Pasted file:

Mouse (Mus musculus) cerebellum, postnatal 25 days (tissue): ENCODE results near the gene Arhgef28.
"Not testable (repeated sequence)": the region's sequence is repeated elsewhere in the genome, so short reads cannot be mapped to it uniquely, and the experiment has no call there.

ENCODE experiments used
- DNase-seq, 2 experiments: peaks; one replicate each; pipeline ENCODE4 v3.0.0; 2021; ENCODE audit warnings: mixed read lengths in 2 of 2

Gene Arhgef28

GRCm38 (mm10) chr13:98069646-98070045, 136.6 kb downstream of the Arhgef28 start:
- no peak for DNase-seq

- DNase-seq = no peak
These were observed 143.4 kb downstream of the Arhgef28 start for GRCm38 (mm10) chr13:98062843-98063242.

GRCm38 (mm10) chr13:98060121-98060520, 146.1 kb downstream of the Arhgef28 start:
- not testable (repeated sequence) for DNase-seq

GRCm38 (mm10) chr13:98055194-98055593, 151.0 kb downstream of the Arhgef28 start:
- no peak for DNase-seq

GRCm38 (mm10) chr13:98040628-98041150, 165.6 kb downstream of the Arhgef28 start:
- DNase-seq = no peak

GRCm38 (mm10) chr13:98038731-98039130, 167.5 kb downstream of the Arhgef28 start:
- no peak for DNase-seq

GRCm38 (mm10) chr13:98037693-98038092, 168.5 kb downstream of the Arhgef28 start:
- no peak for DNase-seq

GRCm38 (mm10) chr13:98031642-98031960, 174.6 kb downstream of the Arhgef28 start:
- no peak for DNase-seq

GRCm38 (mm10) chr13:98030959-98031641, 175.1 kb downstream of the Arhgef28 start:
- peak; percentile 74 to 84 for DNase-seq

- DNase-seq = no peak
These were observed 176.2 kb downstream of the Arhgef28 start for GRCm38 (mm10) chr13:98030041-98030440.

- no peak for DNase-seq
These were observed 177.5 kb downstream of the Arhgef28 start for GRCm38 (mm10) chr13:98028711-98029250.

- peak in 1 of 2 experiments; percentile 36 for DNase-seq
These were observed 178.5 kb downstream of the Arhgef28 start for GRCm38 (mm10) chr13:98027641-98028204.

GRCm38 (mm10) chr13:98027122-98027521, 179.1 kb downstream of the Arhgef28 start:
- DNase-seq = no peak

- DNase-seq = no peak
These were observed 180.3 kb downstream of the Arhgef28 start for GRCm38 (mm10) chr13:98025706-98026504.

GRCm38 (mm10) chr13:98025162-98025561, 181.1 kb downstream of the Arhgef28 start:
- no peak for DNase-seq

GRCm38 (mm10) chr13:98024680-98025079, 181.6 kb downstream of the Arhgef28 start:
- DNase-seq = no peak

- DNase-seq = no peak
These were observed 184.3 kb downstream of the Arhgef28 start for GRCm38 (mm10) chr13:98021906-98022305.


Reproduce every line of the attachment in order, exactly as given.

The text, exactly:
Mouse (Mus musculus) cerebellum, postnatal 25 days (tissue): ENCODE results near the gene Arhgef28.
"Not testable (repeated sequence)": the region's sequence is repeated elsewhere in the genome, so short reads cannot be mapped to it uniquely, and the experiment has no call there.

ENCODE experiments used
- DNase-seq, 2 experiments: peaks; one replicate each; pipeline ENCODE4 v3.0.0; 2021; ENCODE audit warnings: mixed read lengths in 2 of 2

Gene Arhgef28

GRCm38 (mm10) chr13:98069646-98070045, 136.6 kb downstream of the Arhgef28 start:
- no peak for DNase-seq

- DNase-seq = no peak
These were observed 143.4 kb downstream of the Arhgef28 start for GRCm38 (mm10) chr13:98062843-98063242.

GRCm38 (mm10) chr13:98060121-98060520, 146.1 kb downstream of the Arhgef28 start:
- not testable (repeated sequence) for DNase-seq

GRCm38 (mm10) chr13:98055194-98055593, 151.0 kb downstream of the Arhgef28 start:
- no peak for DNase-seq

GRCm38 (mm10) chr13:98040628-98041150, 165.6 kb downstream of the Arhgef28 start:
- DNase-seq = no peak

GRCm38 (mm10) chr13:98038731-98039130, 167.5 kb downstream of the Arhgef28 start:
- no peak for DNase-seq

GRCm38 (mm10) chr13:98037693-98038092, 168.5 kb downstream of the Arhgef28 start:
- no peak for DNase-seq

GRCm38 (mm10) chr13:98031642-98031960, 174.6 kb downstream of the Arhgef28 start:
- no peak for DNase-seq

GRCm38 (mm10) chr13:98030959-98031641, 175.1 kb downstream of the Arhgef28 start:
- peak; percentile 74 to 84 for DNase-seq

- DNase-seq = no peak
These were observed 176.2 kb downstream of the Arhgef28 start for GRCm38 (mm10) chr13:98030041-98030440.

- no peak for DNase-seq
These were observed 177.5 kb downstream of the Arhgef28 start for GRCm38 (mm10) chr13:98028711-98029250.

- peak in 1 of 2 experiments; percentile 36 for DNase-seq
These were observed 178.5 kb downstream of the Arhgef28 start for GRCm38 (mm10) chr13:98027641-98028204.

GRCm38 (mm10) chr13:98027122-98027521, 179.1 kb downstream of the Arhgef28 start:
- DNase-seq = no peak

- DNase-seq = no peak
These were observed 180.3 kb downstream of the Arhgef28 start for GRCm38 (mm10) chr13:98025706-98026504.

GRCm38 (mm10) chr13:98025162-98025561, 181.1 kb downstream of the Arhgef28 start:
- no peak for DNase-seq

GRCm38 (mm10) chr13:98024680-98025079, 181.6 kb downstream of the Arhgef28 start:
- DNase-seq = no peak

- DNase-seq = no peak
These were observed 184.3 kb downstream of the Arhgef28 start for GRCm38 (mm10) chr13:98021906-98022305.